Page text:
For most people, State pensions won’t produce the same level of income that you will have become accustomed to whilst working. It's important to start thinking early about how best to build up an additional retirement fund. You're never too young to start a pension - the longer you leave it the more you will have to pay in to build up a decent fund in later life.

 
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Personal and Stakeholder Pensions

Personal Pensions represent a popular and attractive way of saving for your retirement.

All monies invested into your fund grow free of capital gains tax, and the contributions you make are enhanced by income tax relief at source. For example if you invest £80, the government adds on tax relief (currently 20%) to enhance your contribution to £100. If you are a higher rate taxpayer you can claim additional relief through your pay coding.

A personal pension is an arrangement made in your name over which you have personal control.

You can alter your contributions, suspend them, or stop them completely.

You will be eligible to take 25% of your accumulated fund tax-free when you retire, at any time from age 55. There are a range of options to consider when you decide to take benefits.

Personal Pensions usually offer a range of investment funds to suit your own attitudes, and you can change your investment at any time.

Stakeholder pensions are similar to Personal Pensions but have their charges capped at 1.5% for the first 10 years reducing to 1% thereafter. Whilst Stakeholders are generally considered a little cheaper than Personal Pensions, investment choices may be restricted.

 
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Advanced Pensions & Simplification

In recent years the pensions industry has become more advanced in terms of the flexibility of investments available and the structure of the actual pension arrangements.

This is an area of constant change and you should need to take advice regularly to make preparations for a secure and enjoyable retirement.

Self-invested Personal Pensions (SIPPs)

A Self Invested Personal Pension (SIPP) plan is a tax-efficient wrapper in which a wide range of investments can be held (Generally commercial property, land). A new SIPP must appoint a scheme administrator, usually the recognised product provider. SIPPs have the same tax benefits and regulations as conventional personal pension plans but you and / or your advisers have more control over the investment choice - each SIPP is unique to the individual. Otherwise, it operates in the same way as a conventional personal pension in respect of contributions and eligibility, for Her Majesty's Revenue & Customs (HMRC) purposes.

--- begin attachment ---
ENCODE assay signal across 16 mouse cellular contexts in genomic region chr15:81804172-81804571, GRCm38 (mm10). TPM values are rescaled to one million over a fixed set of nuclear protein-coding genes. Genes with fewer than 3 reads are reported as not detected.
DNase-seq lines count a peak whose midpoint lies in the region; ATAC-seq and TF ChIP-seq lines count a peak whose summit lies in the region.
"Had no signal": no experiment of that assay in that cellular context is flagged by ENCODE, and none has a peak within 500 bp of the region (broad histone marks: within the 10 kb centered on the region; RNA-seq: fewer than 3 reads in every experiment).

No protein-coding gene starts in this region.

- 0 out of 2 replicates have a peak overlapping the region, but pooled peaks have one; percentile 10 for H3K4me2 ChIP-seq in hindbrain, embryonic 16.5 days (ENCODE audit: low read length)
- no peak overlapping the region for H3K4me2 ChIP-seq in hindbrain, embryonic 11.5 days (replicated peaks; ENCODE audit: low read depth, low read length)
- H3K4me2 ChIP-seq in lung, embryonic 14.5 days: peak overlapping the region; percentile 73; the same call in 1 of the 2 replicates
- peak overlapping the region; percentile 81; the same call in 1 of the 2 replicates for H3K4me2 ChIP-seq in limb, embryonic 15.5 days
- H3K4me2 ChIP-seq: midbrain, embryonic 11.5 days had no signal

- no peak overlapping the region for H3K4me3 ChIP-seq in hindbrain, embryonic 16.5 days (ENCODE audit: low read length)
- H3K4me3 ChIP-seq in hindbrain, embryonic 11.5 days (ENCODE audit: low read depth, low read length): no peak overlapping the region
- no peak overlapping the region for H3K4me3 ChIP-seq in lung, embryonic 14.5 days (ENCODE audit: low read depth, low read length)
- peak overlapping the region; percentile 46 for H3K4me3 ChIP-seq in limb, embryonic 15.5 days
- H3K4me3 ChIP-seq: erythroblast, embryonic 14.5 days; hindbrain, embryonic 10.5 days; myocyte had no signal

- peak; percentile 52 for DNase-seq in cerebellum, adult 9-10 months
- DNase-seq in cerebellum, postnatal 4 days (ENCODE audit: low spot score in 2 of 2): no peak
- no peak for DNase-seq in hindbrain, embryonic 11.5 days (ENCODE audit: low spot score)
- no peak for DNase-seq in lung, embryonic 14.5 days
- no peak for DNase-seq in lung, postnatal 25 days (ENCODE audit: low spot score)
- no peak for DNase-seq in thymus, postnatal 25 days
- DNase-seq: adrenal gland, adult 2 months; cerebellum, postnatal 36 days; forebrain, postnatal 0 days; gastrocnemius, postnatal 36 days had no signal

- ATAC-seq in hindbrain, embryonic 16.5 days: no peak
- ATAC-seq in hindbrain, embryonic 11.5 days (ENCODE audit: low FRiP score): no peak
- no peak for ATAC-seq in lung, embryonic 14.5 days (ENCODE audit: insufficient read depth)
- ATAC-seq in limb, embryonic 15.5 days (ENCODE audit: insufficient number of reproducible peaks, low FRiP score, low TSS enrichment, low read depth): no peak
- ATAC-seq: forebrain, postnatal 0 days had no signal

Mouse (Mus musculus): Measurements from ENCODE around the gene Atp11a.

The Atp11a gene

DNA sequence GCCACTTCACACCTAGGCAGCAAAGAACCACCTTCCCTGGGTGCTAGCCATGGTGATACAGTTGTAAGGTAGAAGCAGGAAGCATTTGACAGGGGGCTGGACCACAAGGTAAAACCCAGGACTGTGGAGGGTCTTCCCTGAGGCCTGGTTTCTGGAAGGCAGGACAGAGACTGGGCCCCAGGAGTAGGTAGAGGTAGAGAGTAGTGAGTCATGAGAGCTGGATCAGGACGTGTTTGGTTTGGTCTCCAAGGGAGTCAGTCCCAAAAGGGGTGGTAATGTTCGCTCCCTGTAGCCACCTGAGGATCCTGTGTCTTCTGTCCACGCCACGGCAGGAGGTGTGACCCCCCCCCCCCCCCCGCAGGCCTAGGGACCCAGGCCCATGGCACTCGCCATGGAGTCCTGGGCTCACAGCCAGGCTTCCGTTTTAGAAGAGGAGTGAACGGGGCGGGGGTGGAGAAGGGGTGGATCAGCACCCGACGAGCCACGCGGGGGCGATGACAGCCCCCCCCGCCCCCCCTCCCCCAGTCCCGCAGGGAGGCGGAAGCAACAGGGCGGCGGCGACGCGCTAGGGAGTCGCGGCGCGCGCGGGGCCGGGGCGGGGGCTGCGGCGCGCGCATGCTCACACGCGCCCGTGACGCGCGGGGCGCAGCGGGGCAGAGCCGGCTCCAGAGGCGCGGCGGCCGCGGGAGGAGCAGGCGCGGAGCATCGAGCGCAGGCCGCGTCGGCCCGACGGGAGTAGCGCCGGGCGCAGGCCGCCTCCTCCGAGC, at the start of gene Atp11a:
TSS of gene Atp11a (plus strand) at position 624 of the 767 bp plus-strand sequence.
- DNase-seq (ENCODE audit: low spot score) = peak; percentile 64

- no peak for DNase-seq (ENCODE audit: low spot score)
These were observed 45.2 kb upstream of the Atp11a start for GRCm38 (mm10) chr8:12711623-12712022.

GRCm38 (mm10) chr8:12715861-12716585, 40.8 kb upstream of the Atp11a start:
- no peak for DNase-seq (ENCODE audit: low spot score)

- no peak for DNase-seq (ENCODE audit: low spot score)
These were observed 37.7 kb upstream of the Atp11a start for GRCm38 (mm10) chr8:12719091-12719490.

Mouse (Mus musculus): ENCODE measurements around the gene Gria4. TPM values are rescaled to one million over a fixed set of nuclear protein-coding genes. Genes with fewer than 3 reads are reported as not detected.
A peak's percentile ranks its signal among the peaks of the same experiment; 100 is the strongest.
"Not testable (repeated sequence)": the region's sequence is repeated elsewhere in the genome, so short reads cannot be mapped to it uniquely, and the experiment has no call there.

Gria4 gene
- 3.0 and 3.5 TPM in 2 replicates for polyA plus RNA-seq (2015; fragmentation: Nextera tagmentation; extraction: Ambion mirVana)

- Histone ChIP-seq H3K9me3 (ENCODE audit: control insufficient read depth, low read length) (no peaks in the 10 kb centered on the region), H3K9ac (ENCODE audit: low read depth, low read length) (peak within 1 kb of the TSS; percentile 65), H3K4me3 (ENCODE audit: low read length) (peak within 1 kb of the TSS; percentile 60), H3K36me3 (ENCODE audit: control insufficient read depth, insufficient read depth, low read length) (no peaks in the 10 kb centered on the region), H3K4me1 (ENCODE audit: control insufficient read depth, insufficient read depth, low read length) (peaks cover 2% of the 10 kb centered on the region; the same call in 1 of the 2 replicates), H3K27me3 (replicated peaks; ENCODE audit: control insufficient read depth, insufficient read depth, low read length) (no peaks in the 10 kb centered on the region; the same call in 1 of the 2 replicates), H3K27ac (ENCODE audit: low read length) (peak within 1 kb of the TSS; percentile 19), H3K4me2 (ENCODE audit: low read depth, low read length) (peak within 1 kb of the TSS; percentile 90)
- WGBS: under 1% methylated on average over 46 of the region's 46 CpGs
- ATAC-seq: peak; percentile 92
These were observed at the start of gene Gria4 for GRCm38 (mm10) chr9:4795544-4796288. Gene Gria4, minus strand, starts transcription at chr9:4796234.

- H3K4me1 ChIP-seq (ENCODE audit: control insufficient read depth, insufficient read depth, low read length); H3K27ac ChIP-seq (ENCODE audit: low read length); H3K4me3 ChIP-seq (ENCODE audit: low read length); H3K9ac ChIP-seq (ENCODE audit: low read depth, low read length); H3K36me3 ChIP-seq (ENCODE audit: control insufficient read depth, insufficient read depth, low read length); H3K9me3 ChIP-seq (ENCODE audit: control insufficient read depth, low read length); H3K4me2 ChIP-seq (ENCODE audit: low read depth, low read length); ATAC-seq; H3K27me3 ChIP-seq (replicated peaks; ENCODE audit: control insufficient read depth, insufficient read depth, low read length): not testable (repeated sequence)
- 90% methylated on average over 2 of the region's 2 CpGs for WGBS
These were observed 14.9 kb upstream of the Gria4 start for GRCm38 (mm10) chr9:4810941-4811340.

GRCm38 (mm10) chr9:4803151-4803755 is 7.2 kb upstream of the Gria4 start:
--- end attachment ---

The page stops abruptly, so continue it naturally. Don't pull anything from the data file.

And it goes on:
The range of permitted investments is extensive and includes more conventional investments such as deposits, unit trusts and individual stocks and shares and also more unusual assets such as commercial property. The complex nature of a SIPP means that it is not suitable for all investors. Often, the benefits of ‘self investment’ are only advantageous to people with very large funds, and/or investors with some level of sophistication when it come to investment decisions. Often, there are additional charges for arranging and dealing within a SIPP, and these charges would erode smaller funds quickly.

 
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Pensions Simplification

‘A’ Day arrived on 6th April 2006 and brought with it sweeping and radical changes for all pension plans – whether occupational or personal. These changes allow more flexibility for your retirement planning than previously permitted.

Since this date there is just one set of tax rules for all types of pension, with an individual Lifetime Allowance on the size of the pension fund you can accumulate and an individual Annual Allowance on the amount of contribution payable. These limits may increase each year, and exceeding the limits will trigger a tax charge. Schemes already in existence before this date will need to update their rules to allow some of the new flexibilities.

The ‘A’ Day changes have made the majority of pensions much simpler, with a number of key advantages -

  • Pensions are much easier to understand.
  • Most customers now have greater flexibility in the size and timing of their contributions.

There will also be a number of other changes including:

  • Early retirement age is now 55
  • Full concurrency (i.e. being able to pay into a number of different types of pension plan), subject to the annual allowance
  • Wide investment flexibility
  • Up to 25% Tax Free Cash will be available from the majority of pension schemes
  • The ability to commute ‘small’ funds as a one off lump sum as opposing to having to draw a trivial amount of pension income
  • Flexible options at retirement when deciding to take benefits
  • No need to ‘have to’ secure benefits at age 75 via an annuity
 
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Company Pensions

Many companies offer a pension scheme to their employees. There are numerous different types available and usually the company will put some money into your pension if you decide to join.

It is important that you take into account your existing pension provision or that from your previous employer before making any decisions.

We can explain the features of your company’s arrangements, and may be able to assist you to select the right investment funds for your own needs.

If you are a company director, we can advise on the best way of funding your pension through the business.

 

Why not contact us and review your retirement planning?